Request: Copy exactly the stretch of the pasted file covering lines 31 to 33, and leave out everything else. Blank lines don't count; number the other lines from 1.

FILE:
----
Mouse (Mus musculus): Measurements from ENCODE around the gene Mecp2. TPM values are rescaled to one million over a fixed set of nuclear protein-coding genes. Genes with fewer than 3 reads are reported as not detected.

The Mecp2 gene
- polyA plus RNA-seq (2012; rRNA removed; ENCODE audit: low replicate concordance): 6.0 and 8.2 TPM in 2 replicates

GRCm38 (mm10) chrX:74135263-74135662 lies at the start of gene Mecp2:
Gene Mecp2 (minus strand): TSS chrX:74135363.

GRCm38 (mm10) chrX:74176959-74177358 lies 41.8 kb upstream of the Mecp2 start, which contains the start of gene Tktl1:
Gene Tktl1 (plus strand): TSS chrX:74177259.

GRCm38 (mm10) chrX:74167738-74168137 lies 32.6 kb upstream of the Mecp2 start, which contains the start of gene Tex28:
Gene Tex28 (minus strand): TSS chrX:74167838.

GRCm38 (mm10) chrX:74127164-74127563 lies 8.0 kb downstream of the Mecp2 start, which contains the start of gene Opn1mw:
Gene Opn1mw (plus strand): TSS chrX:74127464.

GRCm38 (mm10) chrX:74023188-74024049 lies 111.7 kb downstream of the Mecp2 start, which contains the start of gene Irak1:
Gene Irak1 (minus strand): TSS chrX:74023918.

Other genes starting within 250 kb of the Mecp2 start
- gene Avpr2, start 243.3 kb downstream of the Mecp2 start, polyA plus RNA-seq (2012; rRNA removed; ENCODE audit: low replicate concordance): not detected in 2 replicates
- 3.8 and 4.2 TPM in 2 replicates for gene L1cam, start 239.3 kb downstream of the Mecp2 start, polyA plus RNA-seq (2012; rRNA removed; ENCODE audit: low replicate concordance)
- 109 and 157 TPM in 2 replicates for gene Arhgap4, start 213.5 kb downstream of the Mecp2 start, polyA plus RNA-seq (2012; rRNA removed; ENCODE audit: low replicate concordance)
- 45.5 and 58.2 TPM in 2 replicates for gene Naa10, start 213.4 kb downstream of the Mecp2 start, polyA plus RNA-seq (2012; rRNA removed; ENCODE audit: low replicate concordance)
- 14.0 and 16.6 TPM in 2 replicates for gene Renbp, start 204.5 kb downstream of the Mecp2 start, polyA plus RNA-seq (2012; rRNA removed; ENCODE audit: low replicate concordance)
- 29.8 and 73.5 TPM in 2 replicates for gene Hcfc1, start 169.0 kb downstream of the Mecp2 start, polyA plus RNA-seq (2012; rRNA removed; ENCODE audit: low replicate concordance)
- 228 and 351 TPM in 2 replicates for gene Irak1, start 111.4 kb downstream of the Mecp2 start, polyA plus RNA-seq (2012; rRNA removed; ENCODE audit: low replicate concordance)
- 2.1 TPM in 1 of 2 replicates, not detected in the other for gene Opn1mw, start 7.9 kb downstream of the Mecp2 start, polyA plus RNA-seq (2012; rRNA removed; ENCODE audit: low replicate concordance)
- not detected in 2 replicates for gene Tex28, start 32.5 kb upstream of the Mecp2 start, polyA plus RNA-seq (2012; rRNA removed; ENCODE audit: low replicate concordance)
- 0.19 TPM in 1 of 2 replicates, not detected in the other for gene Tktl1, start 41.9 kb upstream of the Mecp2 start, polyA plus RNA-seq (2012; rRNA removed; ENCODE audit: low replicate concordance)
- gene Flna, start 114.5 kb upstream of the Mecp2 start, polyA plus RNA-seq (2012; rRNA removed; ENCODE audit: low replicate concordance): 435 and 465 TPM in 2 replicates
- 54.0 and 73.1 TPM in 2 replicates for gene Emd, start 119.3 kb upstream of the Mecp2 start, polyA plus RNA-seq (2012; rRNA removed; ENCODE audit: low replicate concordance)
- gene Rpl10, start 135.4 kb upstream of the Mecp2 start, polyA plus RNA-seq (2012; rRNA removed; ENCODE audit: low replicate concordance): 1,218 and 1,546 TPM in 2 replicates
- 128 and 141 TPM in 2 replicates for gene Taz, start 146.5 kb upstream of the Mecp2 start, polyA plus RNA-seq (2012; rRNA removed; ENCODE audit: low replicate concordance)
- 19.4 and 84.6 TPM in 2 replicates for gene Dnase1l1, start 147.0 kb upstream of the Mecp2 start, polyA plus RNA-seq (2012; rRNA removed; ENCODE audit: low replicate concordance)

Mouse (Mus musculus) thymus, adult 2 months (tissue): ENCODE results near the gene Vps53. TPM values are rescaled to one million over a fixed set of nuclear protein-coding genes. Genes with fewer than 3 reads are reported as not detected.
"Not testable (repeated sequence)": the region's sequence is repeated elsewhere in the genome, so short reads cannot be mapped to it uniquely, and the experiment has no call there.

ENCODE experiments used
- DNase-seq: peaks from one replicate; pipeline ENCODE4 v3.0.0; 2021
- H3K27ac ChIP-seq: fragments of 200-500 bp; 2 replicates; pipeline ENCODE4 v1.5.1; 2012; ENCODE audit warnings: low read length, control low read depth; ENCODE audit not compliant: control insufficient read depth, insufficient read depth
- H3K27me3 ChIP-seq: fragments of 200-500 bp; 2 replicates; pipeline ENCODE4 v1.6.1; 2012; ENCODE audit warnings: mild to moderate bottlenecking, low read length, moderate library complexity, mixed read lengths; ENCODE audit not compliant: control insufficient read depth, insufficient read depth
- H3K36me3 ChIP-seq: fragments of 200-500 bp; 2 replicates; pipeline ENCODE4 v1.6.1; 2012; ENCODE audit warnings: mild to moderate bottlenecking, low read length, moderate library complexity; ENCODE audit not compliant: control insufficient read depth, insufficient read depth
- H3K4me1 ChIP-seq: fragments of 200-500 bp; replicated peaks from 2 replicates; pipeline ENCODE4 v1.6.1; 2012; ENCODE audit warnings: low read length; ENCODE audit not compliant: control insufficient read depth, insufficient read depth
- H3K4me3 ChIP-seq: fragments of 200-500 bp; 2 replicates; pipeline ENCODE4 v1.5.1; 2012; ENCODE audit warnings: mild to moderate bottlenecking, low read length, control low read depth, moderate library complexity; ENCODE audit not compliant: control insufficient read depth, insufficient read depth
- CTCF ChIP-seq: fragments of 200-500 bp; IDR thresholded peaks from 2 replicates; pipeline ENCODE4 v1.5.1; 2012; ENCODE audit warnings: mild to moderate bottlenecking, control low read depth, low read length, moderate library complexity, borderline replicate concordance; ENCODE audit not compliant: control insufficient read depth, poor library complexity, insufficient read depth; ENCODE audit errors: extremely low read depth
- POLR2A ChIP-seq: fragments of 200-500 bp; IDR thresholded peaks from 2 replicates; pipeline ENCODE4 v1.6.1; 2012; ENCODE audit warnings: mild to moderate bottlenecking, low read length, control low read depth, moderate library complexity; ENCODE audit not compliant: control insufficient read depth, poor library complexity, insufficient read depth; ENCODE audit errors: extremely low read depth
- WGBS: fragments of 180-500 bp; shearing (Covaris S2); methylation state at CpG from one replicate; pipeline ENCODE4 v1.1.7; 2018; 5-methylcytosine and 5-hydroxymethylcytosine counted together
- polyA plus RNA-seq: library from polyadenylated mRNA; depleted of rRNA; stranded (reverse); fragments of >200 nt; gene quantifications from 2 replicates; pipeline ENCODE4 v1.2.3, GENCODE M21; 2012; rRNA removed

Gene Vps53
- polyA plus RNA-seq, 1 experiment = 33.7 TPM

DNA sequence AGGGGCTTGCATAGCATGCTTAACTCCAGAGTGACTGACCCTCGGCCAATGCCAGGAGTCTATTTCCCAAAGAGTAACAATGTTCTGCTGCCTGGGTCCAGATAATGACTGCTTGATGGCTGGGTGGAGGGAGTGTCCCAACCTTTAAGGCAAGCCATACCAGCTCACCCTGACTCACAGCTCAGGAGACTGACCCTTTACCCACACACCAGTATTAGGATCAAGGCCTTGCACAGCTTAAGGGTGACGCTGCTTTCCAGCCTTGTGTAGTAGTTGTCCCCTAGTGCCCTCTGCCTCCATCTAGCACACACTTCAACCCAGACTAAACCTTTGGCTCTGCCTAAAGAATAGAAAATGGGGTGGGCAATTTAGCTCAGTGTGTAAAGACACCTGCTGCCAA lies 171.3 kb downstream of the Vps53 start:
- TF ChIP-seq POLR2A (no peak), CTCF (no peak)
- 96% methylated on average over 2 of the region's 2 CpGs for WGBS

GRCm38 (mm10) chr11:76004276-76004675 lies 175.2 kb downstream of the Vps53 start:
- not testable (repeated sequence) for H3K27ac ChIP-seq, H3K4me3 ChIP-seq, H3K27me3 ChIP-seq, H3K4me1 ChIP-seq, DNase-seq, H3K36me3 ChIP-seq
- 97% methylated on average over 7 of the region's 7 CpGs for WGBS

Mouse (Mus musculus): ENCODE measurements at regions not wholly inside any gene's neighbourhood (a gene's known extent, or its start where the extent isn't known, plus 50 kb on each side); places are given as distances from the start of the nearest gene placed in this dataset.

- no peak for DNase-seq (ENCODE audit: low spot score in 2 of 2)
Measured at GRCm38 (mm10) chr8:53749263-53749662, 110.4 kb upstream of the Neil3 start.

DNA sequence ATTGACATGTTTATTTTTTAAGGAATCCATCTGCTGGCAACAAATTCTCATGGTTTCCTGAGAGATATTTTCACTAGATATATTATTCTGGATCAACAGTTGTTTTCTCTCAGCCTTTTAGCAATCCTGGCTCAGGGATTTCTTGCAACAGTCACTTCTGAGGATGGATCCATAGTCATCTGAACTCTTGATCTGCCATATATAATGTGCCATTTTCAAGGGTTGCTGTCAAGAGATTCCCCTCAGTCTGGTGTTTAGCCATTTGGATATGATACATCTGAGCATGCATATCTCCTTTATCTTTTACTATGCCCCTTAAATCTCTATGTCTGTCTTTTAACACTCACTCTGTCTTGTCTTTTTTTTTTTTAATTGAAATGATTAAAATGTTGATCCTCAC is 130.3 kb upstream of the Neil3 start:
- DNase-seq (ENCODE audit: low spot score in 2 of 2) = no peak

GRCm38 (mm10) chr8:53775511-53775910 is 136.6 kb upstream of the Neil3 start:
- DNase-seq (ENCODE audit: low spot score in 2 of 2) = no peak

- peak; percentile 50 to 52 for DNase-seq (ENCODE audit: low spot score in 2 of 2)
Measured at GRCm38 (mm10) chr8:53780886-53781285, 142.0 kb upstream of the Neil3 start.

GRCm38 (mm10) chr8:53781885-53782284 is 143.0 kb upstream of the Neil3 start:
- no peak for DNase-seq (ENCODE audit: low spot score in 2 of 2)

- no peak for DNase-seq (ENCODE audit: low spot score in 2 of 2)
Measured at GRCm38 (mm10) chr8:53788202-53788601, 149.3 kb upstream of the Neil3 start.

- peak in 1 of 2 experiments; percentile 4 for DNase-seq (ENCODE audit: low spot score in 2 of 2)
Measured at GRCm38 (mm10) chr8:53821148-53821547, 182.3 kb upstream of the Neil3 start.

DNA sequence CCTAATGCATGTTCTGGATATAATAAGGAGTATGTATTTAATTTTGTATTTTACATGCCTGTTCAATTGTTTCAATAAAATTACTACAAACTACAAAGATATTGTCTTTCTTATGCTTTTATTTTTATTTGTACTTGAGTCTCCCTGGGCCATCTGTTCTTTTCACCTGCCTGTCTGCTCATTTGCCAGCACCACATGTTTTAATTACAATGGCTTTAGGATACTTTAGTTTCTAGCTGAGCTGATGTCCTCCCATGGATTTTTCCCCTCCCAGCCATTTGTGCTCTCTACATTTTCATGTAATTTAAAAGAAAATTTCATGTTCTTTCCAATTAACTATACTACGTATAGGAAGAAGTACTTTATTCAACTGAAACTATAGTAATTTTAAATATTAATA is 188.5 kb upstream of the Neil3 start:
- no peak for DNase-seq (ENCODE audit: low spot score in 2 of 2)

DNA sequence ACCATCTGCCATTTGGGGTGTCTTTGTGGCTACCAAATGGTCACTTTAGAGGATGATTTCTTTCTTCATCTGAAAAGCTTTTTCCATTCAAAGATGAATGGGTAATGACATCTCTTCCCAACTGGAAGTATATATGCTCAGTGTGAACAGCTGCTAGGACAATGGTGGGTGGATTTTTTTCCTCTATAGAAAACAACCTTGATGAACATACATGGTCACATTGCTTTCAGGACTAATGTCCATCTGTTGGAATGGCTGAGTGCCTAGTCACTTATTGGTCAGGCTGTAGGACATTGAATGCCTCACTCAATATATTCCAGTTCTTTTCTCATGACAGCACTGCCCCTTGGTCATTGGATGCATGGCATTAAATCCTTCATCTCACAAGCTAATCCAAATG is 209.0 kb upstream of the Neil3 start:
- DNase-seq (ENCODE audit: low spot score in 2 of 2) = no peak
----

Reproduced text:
"Not testable (repeated sequence)": the region's sequence is repeated elsewhere in the genome, so short reads cannot be mapped to it uniquely, and the experiment has no call there.

ENCODE experiments used
- DNase-seq: peaks from one replicate; pipeline ENCODE4 v3.0.0; 2021